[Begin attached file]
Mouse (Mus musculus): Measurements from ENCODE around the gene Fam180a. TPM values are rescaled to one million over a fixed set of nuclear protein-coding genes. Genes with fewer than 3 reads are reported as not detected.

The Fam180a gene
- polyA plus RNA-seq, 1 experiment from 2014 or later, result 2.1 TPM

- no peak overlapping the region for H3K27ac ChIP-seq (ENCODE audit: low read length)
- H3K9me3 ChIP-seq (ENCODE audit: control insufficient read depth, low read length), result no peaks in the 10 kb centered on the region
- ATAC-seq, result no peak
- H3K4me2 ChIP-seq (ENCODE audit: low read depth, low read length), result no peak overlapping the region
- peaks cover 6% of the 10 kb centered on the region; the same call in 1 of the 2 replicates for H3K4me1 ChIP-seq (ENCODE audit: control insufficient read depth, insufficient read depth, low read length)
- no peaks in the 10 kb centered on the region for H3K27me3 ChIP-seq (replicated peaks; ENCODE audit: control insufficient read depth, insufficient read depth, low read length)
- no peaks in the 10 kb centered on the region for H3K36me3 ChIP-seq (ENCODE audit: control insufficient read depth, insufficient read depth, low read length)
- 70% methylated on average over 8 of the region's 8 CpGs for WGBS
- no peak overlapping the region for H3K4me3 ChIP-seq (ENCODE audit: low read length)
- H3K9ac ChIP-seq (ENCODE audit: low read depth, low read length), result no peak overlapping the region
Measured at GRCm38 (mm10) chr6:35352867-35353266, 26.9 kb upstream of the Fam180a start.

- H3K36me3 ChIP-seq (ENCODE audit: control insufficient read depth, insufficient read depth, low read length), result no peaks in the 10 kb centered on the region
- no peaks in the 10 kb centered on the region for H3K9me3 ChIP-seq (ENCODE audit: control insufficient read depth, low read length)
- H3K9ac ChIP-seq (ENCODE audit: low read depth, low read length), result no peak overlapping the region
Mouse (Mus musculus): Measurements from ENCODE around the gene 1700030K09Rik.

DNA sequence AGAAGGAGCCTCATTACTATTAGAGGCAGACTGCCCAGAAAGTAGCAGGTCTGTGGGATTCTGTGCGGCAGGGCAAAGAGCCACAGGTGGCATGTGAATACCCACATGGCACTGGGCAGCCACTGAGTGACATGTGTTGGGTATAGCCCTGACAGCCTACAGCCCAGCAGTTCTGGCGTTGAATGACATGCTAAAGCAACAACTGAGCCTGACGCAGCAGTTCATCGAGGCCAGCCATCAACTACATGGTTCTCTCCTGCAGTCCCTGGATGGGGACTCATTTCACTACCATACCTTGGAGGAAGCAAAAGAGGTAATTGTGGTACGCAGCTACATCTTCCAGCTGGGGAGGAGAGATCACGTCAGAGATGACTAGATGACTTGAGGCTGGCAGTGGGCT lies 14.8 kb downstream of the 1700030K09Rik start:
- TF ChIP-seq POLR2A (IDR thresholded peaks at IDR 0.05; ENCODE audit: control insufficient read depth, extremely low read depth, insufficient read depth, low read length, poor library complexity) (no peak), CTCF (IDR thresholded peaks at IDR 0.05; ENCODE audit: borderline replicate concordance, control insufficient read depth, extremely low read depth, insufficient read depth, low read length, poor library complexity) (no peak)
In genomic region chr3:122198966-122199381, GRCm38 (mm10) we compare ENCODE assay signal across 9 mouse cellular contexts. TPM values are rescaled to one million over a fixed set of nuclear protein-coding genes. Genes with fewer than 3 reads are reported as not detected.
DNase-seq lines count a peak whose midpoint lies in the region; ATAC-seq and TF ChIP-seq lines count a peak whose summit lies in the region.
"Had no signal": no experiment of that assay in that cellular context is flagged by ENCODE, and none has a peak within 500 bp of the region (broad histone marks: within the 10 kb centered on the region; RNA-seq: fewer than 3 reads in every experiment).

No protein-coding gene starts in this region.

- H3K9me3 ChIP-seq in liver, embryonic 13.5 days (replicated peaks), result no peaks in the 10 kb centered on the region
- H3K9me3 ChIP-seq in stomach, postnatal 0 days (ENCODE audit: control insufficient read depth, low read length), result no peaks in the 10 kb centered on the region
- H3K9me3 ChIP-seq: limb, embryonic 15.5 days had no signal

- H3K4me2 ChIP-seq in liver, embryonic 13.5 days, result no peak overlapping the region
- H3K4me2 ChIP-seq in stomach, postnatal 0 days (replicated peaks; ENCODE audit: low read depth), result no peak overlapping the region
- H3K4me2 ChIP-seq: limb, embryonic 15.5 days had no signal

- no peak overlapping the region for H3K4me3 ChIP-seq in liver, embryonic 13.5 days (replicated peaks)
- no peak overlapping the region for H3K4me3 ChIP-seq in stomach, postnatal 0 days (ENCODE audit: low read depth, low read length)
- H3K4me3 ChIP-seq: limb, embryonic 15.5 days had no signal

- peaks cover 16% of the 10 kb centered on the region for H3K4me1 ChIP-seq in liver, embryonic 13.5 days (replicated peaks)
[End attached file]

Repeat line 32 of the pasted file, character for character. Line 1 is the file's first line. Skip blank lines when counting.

- no peak overlapping the region for H3K4me3 ChIP-seq in stomach, postnatal 0 days (ENCODE audit: low read depth, low read length)